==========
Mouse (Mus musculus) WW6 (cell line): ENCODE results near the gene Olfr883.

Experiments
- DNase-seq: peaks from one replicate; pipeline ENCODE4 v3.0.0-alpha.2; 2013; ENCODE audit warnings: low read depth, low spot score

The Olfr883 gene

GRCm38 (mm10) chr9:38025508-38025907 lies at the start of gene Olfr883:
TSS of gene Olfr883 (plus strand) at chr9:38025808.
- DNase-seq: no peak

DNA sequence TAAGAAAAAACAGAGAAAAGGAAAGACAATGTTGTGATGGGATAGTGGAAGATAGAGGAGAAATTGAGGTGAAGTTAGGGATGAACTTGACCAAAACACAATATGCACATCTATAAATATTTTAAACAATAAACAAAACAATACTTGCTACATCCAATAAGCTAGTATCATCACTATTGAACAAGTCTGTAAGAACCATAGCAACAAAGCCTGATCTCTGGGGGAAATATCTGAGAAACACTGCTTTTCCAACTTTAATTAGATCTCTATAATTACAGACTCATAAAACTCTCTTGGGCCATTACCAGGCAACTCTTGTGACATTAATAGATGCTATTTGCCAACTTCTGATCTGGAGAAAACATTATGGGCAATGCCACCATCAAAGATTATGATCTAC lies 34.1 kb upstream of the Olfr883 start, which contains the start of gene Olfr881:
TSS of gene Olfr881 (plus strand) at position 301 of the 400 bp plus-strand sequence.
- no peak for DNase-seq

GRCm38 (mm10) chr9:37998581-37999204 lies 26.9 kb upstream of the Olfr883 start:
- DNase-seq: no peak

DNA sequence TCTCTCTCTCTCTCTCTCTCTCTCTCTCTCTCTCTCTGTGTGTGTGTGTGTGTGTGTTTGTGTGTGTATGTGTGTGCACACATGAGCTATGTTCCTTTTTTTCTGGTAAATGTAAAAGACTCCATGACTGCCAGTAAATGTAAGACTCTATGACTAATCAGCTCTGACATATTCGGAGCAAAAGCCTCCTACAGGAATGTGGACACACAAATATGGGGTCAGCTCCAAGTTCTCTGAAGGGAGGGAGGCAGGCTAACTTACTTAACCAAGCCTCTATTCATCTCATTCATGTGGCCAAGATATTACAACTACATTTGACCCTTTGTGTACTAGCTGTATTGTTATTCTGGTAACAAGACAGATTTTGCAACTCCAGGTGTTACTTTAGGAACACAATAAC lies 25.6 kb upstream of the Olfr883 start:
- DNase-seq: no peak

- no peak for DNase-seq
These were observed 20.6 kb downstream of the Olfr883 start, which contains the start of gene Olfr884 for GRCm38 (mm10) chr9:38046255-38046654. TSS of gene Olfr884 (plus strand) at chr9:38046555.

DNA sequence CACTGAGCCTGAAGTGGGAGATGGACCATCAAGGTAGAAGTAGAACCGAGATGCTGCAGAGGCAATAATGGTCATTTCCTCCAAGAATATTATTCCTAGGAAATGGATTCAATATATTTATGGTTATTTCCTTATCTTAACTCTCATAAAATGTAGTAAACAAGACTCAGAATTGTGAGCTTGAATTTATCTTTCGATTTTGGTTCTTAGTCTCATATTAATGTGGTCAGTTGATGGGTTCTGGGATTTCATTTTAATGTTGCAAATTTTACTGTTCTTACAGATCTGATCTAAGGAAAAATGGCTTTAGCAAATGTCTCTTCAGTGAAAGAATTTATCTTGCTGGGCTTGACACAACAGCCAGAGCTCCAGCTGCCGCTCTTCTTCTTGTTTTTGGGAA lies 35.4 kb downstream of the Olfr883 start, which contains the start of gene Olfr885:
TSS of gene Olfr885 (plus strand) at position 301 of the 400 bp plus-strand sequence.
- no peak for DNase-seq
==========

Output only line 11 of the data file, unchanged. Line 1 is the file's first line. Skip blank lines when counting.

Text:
GRCm38 (mm10) chr9:37998581-37999204 lies 26.9 kb upstream of the Olfr883 start: